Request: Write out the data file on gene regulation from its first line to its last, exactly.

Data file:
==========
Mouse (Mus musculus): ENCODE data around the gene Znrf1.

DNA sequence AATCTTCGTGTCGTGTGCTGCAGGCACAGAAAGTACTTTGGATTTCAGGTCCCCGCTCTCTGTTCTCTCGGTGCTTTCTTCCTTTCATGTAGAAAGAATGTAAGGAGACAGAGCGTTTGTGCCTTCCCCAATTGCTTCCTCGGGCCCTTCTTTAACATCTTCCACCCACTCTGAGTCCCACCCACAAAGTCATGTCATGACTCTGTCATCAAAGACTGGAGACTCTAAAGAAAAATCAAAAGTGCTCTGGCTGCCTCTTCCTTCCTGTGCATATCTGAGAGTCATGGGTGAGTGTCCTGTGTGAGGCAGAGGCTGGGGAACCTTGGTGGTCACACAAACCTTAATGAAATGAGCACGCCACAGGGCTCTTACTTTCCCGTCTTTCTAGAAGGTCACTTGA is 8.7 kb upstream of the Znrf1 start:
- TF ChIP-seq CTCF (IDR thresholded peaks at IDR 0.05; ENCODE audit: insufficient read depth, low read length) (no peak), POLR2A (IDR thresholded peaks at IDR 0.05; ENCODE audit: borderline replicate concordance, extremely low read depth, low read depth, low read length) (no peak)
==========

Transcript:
Mouse (Mus musculus): ENCODE data around the gene Znrf1.

DNA sequence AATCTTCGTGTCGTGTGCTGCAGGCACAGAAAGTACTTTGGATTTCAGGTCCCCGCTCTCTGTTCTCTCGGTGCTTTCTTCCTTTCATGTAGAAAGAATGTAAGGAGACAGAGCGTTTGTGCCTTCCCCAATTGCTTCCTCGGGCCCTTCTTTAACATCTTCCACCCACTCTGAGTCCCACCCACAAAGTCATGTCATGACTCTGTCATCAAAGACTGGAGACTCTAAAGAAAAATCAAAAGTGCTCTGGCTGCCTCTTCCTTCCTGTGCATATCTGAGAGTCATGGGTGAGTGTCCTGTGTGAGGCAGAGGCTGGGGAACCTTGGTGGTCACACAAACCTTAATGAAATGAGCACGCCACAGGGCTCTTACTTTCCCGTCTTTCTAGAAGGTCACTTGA is 8.7 kb upstream of the Znrf1 start:
- TF ChIP-seq CTCF (IDR thresholded peaks at IDR 0.05; ENCODE audit: insufficient read depth, low read length) (no peak), POLR2A (IDR thresholded peaks at IDR 0.05; ENCODE audit: borderline replicate concordance, extremely low read depth, low read depth, low read length) (no peak)